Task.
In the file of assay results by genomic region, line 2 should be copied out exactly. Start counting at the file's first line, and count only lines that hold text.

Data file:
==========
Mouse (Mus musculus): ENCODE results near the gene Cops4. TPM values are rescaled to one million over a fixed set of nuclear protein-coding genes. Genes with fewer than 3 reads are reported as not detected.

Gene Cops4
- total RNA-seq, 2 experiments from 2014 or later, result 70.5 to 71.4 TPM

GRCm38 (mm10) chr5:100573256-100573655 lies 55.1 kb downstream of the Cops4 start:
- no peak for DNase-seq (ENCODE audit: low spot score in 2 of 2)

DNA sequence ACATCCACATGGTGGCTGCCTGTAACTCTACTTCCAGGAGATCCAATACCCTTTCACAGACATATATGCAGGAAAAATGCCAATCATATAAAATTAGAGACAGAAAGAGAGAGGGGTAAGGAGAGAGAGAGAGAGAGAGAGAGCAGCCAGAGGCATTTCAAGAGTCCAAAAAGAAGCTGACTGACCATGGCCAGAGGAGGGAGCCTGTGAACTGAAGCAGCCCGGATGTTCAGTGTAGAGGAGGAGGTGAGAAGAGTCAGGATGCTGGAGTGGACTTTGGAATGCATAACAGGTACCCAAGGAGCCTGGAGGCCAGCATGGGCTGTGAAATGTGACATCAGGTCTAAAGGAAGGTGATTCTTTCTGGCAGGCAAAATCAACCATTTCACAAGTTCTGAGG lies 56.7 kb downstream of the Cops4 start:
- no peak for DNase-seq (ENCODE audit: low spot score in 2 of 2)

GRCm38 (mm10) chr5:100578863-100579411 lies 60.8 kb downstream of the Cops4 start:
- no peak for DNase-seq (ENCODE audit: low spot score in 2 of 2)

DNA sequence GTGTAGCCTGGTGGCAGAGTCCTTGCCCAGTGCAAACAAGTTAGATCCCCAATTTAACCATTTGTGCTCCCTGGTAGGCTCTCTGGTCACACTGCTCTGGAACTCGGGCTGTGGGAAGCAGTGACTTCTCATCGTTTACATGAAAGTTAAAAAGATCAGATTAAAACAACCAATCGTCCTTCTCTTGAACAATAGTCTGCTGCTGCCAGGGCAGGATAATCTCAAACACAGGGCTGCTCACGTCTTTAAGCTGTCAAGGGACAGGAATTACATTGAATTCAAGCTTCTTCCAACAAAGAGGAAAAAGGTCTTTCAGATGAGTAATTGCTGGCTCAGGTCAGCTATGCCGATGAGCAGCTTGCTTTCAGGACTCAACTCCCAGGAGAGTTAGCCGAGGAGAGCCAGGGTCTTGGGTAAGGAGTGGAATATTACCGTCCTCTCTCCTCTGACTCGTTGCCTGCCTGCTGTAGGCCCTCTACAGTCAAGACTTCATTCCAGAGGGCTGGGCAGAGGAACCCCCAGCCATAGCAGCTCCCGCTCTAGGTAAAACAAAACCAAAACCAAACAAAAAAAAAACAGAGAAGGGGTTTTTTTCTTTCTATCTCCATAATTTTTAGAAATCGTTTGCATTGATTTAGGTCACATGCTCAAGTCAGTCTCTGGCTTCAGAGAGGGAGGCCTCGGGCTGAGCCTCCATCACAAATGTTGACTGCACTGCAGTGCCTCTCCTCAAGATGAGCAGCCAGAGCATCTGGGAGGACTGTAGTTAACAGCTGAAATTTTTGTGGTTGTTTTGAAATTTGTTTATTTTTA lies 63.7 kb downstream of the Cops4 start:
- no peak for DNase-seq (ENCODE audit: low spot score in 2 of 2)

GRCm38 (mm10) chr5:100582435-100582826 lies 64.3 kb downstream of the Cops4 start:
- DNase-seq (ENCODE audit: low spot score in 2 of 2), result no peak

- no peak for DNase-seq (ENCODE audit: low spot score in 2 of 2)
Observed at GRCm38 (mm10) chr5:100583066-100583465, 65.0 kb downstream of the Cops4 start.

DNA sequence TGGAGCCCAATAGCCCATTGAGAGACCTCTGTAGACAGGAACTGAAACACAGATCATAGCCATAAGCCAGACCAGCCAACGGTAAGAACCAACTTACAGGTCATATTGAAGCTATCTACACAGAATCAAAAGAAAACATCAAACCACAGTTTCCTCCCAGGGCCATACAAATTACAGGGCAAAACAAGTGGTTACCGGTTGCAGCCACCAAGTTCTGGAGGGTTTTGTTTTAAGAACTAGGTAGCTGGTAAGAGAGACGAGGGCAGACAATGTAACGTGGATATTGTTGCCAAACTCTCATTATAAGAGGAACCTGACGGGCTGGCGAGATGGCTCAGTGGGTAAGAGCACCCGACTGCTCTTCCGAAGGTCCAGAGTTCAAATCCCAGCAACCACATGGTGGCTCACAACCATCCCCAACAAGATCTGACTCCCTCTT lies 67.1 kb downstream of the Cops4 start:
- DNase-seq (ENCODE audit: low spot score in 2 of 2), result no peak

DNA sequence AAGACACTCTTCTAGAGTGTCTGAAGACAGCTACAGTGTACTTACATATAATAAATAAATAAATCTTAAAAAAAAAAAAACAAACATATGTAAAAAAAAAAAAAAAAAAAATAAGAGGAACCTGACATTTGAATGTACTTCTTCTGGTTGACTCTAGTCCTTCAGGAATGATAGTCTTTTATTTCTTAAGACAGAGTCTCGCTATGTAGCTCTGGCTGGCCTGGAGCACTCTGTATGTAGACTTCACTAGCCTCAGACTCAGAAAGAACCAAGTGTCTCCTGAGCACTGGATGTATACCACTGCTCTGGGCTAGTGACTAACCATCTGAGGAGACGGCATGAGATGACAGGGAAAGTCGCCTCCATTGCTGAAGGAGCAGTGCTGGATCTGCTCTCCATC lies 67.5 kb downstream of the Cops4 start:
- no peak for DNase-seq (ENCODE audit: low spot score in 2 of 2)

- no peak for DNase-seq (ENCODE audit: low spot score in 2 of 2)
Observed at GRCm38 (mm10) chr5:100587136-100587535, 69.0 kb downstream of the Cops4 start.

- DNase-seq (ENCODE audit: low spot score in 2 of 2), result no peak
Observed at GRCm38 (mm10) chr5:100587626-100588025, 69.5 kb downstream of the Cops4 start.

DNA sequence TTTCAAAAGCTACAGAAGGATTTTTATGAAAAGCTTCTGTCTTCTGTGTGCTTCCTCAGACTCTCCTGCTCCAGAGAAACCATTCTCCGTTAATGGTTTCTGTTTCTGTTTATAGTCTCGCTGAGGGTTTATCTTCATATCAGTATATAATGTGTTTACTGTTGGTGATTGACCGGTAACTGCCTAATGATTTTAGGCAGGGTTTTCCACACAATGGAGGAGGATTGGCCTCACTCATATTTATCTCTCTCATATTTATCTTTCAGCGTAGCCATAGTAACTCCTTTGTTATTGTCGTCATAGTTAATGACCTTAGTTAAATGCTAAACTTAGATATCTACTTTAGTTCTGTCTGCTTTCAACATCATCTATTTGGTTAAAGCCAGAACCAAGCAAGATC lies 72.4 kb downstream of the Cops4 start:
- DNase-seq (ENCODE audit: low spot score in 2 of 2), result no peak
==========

Gene Cops4